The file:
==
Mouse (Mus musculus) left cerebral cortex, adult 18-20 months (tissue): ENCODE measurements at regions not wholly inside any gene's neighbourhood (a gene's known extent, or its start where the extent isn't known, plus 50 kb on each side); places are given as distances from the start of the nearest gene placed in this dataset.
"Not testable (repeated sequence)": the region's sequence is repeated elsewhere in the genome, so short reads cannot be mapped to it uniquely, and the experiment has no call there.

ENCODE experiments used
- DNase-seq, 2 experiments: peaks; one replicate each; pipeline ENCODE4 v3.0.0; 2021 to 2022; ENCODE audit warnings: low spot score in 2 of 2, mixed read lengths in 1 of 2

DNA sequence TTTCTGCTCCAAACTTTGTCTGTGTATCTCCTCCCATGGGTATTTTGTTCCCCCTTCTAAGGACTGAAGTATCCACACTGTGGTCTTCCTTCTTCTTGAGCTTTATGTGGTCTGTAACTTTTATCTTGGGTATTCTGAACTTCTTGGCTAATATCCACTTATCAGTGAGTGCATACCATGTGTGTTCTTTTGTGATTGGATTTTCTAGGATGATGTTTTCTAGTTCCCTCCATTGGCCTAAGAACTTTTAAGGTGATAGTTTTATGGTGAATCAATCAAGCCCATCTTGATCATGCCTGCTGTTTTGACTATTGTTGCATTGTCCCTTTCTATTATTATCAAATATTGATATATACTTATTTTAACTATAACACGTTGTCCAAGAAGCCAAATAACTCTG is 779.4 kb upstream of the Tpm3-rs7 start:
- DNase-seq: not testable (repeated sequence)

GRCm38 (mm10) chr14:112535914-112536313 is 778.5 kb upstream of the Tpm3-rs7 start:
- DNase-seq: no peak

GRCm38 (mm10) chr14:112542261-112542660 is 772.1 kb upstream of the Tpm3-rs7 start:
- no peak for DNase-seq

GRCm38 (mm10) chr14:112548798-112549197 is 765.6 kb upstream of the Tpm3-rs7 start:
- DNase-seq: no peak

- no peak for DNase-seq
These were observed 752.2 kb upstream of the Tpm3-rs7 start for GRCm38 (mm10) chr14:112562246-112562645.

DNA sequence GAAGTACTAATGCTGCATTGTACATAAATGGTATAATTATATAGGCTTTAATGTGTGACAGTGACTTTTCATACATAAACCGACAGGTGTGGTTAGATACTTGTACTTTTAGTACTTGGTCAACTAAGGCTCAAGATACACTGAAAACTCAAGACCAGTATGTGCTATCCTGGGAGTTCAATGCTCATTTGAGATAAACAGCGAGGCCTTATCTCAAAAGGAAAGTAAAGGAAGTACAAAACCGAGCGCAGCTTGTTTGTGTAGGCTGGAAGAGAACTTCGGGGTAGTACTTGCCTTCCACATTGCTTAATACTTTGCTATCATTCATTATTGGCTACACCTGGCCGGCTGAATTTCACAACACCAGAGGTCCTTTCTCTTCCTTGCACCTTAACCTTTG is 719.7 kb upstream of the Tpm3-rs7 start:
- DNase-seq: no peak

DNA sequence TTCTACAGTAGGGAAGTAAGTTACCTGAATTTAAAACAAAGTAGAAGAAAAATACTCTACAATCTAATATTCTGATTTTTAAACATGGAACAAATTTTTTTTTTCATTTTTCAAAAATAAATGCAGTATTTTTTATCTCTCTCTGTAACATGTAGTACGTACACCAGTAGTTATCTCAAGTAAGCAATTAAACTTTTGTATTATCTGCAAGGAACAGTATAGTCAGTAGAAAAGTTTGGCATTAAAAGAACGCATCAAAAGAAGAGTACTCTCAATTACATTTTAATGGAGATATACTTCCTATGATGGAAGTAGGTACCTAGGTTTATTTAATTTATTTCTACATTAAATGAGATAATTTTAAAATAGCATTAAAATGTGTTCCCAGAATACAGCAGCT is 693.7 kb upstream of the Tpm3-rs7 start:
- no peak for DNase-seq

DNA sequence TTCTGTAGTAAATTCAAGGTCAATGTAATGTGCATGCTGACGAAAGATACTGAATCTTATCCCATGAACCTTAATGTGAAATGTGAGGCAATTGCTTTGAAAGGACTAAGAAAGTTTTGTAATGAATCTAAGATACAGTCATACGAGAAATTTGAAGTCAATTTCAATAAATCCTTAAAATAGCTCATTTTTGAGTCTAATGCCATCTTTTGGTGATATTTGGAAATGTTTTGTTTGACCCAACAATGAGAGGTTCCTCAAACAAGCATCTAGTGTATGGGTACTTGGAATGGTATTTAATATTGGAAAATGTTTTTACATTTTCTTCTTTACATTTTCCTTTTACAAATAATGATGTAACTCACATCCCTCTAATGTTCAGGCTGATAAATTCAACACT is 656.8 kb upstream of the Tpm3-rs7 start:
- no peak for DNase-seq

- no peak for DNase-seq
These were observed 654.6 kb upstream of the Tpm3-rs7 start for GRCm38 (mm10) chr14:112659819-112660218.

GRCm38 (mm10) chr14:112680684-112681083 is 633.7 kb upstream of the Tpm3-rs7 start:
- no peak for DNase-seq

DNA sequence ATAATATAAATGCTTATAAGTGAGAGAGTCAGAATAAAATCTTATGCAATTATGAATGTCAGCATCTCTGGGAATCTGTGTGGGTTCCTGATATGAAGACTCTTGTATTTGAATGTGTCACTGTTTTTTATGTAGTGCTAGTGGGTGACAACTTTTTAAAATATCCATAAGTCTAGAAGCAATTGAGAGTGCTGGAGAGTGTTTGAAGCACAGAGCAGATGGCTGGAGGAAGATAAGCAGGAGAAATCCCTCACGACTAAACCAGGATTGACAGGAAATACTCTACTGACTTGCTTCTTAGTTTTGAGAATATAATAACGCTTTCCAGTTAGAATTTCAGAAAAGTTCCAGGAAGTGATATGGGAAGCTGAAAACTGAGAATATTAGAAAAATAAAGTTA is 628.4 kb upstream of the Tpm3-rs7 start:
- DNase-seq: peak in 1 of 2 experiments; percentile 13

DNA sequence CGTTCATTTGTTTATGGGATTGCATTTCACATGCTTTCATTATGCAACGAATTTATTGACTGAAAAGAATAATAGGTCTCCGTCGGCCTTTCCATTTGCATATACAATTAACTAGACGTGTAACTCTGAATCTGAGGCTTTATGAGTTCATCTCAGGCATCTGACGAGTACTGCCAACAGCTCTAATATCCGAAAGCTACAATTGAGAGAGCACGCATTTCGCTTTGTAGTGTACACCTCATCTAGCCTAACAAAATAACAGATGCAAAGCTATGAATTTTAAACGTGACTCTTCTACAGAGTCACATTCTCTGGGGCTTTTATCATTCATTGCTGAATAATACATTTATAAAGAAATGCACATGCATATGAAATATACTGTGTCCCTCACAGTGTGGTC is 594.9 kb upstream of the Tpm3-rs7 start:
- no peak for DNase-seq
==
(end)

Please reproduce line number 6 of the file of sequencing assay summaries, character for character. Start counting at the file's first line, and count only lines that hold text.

- DNase-seq: not testable (repeated sequence)